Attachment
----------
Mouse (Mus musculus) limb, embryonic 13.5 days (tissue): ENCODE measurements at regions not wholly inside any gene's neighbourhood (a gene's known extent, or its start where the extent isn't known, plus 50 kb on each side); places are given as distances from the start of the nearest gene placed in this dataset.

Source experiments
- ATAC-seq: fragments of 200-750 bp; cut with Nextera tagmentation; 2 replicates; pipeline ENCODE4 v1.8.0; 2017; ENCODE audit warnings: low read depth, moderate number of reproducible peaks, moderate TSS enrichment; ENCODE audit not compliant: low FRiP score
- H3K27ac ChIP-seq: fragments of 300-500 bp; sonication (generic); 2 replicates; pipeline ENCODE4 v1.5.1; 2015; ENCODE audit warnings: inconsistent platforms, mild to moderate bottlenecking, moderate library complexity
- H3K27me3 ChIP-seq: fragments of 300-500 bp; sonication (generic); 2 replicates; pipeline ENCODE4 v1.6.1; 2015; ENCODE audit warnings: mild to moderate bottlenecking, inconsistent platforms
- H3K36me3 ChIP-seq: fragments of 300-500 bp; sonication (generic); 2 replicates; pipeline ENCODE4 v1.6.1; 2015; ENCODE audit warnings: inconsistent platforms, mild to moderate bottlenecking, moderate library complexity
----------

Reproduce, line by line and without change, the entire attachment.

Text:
Mouse (Mus musculus) limb, embryonic 13.5 days (tissue): ENCODE measurements at regions not wholly inside any gene's neighbourhood (a gene's known extent, or its start where the extent isn't known, plus 50 kb on each side); places are given as distances from the start of the nearest gene placed in this dataset.

Source experiments
- ATAC-seq: fragments of 200-750 bp; cut with Nextera tagmentation; 2 replicates; pipeline ENCODE4 v1.8.0; 2017; ENCODE audit warnings: low read depth, moderate number of reproducible peaks, moderate TSS enrichment; ENCODE audit not compliant: low FRiP score
- H3K27ac ChIP-seq: fragments of 300-500 bp; sonication (generic); 2 replicates; pipeline ENCODE4 v1.5.1; 2015; ENCODE audit warnings: inconsistent platforms, mild to moderate bottlenecking, moderate library complexity
- H3K27me3 ChIP-seq: fragments of 300-500 bp; sonication (generic); 2 replicates; pipeline ENCODE4 v1.6.1; 2015; ENCODE audit warnings: mild to moderate bottlenecking, inconsistent platforms
- H3K36me3 ChIP-seq: fragments of 300-500 bp; sonication (generic); 2 replicates; pipeline ENCODE4 v1.6.1; 2015; ENCODE audit warnings: inconsistent platforms, mild to moderate bottlenecking, moderate library complexity